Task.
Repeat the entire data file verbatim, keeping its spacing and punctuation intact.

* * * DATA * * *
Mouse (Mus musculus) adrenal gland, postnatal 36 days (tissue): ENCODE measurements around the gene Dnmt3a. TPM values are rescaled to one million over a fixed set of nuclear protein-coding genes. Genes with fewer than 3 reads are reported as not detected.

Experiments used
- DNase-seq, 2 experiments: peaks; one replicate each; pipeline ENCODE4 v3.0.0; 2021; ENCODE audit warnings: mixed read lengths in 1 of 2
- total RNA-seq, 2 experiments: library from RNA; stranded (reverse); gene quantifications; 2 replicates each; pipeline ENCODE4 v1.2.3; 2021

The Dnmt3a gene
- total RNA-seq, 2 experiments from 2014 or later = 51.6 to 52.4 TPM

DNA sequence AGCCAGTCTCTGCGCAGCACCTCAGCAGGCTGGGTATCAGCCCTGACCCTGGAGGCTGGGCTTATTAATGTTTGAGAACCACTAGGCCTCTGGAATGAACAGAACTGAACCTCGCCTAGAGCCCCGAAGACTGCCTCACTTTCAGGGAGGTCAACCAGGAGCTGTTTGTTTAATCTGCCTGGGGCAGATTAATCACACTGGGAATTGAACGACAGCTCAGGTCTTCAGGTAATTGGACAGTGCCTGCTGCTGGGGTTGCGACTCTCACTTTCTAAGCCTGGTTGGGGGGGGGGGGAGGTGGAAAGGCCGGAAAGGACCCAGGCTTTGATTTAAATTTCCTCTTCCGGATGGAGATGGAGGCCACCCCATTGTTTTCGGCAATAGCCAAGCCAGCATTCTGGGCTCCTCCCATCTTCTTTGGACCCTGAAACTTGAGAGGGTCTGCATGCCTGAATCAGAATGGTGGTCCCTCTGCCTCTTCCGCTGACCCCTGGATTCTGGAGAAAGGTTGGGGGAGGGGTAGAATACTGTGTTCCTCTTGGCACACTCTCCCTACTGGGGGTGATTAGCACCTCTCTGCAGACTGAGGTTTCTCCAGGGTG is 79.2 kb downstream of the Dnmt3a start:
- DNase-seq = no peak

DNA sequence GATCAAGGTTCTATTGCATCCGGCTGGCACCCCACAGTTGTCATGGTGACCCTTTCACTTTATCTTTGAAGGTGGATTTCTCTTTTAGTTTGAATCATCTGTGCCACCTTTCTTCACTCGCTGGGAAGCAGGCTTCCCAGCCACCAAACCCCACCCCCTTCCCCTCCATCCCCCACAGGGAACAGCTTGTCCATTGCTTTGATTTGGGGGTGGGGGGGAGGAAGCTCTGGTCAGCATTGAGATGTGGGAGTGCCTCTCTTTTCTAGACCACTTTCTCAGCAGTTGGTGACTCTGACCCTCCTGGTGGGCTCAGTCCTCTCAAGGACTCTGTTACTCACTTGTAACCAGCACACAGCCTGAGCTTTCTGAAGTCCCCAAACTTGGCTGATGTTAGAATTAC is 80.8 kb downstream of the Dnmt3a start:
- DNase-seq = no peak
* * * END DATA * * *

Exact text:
Mouse (Mus musculus) adrenal gland, postnatal 36 days (tissue): ENCODE measurements around the gene Dnmt3a. TPM values are rescaled to one million over a fixed set of nuclear protein-coding genes. Genes with fewer than 3 reads are reported as not detected.

Experiments used
- DNase-seq, 2 experiments: peaks; one replicate each; pipeline ENCODE4 v3.0.0; 2021; ENCODE audit warnings: mixed read lengths in 1 of 2
- total RNA-seq, 2 experiments: library from RNA; stranded (reverse); gene quantifications; 2 replicates each; pipeline ENCODE4 v1.2.3; 2021

The Dnmt3a gene
- total RNA-seq, 2 experiments from 2014 or later = 51.6 to 52.4 TPM

DNA sequence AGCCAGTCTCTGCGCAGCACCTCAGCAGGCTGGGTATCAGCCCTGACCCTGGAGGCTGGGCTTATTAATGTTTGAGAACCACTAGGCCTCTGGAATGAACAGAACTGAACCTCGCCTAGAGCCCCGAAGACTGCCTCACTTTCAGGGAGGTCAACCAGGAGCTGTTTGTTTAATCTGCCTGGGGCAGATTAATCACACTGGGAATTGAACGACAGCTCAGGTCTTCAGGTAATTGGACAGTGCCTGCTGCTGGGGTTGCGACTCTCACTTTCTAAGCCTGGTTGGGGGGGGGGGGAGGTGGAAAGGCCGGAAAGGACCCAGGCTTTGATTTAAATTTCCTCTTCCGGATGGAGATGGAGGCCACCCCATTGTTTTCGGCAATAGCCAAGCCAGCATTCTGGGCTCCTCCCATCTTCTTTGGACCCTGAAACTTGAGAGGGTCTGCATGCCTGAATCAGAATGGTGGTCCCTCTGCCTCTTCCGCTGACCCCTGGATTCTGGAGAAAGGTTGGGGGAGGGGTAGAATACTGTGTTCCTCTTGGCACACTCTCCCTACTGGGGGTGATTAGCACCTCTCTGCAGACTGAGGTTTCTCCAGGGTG is 79.2 kb downstream of the Dnmt3a start:
- DNase-seq = no peak

DNA sequence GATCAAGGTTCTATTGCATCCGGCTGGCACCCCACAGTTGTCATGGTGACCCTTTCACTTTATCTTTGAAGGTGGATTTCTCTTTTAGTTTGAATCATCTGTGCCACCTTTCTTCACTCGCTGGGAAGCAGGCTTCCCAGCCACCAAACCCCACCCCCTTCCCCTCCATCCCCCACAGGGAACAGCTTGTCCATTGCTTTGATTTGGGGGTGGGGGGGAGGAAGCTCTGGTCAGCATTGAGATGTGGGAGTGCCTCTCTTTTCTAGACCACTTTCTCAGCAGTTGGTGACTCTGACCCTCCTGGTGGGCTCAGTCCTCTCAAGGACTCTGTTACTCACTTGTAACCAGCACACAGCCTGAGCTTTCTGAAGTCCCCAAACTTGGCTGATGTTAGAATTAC is 80.8 kb downstream of the Dnmt3a start:
- DNase-seq = no peak